Friday, October 9, 2009

Wire: Pentagon Returns Fire Over Presidential Choppers

Off the Wire

Off the Wire:

WASHINGTON, Oct. 9, 2009 -- Newswire services this evening reported that the Pentagon fired back at a New York congressman Friday, saying that a cost estimate Rep. Maurice Hinchey (D) used for a new effort to build a presidential helicopter doesn't "comport with reality."

Sen. John McCain (R-Ariz.) flagged the helicopter program as an example of wasteful spending during a February meeting at the White House. McCain argued that because of cost overruns, a Marine One helicopter would cost more than Air Force One. The president and the defense secretary agreed, canceling the $13-billion program in this year's budget.

But Hinchey, who represents the district where Lockheed Martin would build the helicopters, is pressing House and Senate appropriators to approve $485 million to finish off five of the VH-71 helicopters that the Pentagon has stopped working on.

Obama has threatened to veto the bill if the funding is included.

Hunchey, citing an October 2009 Congressional Research Service report based on internal Navy documents, contends that the Pentagon will spend up to $15 billion more and take until 2024 to design and build a new fleet of presidential helicopters and extend the life of the existing fleet, instead of finishing work on the VH-71 helicopters, The Politico reported today.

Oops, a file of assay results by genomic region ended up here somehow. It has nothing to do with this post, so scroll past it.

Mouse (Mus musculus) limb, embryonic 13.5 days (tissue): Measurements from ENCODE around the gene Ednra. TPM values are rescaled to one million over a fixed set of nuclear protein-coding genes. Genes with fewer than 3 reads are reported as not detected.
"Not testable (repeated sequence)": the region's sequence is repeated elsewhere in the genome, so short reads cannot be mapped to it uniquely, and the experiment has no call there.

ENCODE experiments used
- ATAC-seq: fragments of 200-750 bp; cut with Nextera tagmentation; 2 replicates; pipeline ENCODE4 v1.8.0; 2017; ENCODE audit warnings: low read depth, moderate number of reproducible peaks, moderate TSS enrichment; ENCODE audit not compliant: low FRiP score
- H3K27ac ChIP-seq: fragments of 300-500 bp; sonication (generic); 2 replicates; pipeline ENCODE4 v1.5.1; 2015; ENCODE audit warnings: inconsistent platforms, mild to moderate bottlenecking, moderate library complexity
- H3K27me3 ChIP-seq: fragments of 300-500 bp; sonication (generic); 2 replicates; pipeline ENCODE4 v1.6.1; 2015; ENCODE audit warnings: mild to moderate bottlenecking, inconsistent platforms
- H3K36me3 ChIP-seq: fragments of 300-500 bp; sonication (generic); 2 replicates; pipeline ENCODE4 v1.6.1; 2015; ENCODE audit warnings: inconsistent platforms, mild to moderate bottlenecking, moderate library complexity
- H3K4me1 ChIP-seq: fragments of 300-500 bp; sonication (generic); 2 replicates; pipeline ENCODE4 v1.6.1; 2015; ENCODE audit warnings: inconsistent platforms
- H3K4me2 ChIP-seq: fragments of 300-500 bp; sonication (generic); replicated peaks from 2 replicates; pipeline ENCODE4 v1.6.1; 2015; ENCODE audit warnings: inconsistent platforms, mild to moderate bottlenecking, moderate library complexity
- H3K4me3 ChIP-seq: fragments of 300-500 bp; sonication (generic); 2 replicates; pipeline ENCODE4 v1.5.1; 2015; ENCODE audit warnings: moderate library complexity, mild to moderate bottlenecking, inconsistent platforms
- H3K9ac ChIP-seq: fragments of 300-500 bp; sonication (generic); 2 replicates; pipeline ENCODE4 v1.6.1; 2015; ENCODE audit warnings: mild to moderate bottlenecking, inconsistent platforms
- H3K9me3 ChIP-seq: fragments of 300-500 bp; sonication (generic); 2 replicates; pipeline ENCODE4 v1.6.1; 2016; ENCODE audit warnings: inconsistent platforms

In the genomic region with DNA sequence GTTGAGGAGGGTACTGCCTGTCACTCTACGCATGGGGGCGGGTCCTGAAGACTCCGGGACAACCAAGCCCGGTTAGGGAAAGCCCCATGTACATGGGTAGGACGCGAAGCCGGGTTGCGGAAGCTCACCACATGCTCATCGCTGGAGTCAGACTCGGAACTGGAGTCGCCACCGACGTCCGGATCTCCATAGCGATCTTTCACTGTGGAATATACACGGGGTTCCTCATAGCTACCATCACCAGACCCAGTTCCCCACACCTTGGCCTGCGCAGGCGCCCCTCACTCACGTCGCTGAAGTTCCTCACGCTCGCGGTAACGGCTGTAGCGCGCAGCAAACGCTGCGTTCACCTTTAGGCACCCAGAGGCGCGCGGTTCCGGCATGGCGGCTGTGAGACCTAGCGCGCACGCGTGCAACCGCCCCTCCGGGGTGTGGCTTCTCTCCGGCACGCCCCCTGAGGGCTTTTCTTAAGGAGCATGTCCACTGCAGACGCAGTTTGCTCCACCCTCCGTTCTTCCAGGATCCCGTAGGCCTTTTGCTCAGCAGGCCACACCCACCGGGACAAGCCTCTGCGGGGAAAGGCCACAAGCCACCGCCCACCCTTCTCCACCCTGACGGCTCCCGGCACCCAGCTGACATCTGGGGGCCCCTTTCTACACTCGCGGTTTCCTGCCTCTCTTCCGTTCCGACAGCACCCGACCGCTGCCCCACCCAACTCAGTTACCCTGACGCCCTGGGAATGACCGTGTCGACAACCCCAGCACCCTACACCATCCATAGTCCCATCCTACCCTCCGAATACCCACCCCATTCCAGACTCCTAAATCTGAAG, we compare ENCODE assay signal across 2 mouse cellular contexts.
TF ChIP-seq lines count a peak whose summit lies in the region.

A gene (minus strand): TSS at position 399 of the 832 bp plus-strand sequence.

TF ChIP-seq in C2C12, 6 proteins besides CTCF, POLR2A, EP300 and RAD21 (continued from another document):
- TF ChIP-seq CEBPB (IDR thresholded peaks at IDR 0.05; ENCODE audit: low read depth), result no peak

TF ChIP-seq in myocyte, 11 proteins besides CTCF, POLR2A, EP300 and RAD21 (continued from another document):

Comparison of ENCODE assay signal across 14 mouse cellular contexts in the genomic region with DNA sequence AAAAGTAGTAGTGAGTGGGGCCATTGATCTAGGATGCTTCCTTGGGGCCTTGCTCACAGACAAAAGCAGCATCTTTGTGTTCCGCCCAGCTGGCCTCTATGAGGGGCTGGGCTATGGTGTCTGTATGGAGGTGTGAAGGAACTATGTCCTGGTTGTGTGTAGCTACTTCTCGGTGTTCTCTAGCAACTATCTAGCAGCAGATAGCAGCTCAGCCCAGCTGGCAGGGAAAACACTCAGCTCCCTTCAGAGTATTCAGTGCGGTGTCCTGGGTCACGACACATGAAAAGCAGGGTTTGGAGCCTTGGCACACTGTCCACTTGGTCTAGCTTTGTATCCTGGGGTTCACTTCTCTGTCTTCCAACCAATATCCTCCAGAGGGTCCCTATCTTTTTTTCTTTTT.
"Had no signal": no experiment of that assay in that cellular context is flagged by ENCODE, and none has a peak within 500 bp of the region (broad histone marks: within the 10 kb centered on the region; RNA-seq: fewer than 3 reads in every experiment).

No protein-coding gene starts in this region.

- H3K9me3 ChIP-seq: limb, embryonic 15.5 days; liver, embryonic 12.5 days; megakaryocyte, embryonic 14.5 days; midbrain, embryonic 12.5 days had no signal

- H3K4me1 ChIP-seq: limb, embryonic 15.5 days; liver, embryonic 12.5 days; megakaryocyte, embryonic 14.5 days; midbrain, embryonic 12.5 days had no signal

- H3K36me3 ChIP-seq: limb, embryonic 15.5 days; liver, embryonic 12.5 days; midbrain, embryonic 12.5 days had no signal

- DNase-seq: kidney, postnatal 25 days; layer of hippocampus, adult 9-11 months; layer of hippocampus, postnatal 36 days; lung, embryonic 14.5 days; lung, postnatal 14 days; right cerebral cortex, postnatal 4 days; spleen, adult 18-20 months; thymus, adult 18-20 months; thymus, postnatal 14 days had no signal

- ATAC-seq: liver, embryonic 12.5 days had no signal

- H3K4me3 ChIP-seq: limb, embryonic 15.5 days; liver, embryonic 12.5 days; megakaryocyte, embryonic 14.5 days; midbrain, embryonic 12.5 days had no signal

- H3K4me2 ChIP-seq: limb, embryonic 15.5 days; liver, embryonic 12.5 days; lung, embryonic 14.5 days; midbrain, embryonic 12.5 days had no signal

The Pentagon was quick to disagree.

"The notion that we are somehow considering a follow-on program to the VH-71 that would cost $20 billion is simply not true," Pentagon spokesman Geoff Morrell said. "We are not going to pursue a program that will cost more than the current program."

The helicopter program, intended to replace the current fleet of presidential helicopters, was originally designed to provide 23 helicopters at a cost of $6.5 billion.

The Reuters news service said the helicopter, which Lockheed Martin intended to build in partnership with AgustaWestland, a unit of Italy's Finmeccanica SpA, had fallen six years behind schedule and its estimated price tag had soared to more than $13 billion.

Sikorsky Aircraft, a unit of United Technologies Corp, which made the existing presidential helicopters, had lost the competition to the Lockheed team.

Morrell said the Pentagon was still in the initial stages of working through what the follow-on program should look like.

Some options have been laid out, Morrell said, but added: "None of those options comes close to the $20 billion figure, and frankly, for that matter, none of them comes close to the cost of the canceled program."

Morrell said he was correcting "misinformation" in news reports following comments by a New York lawmaker, Representative Maurice Hinchey, who said the replacement to the canceled Lockheed program would offer nearly the same capabilities but cost three times more and take longer to deliver.
Hinchey’s spokesman Jeff Lieberson dismissed Morrell’s comments as "hogwash."

Lieberson said, "We’re headed to conference next week," referring to the meeting that will decide what's in the final defense appropriations bill, The Politico reported. "This is certainly raising some important issues."

(Report from newswire sources.)

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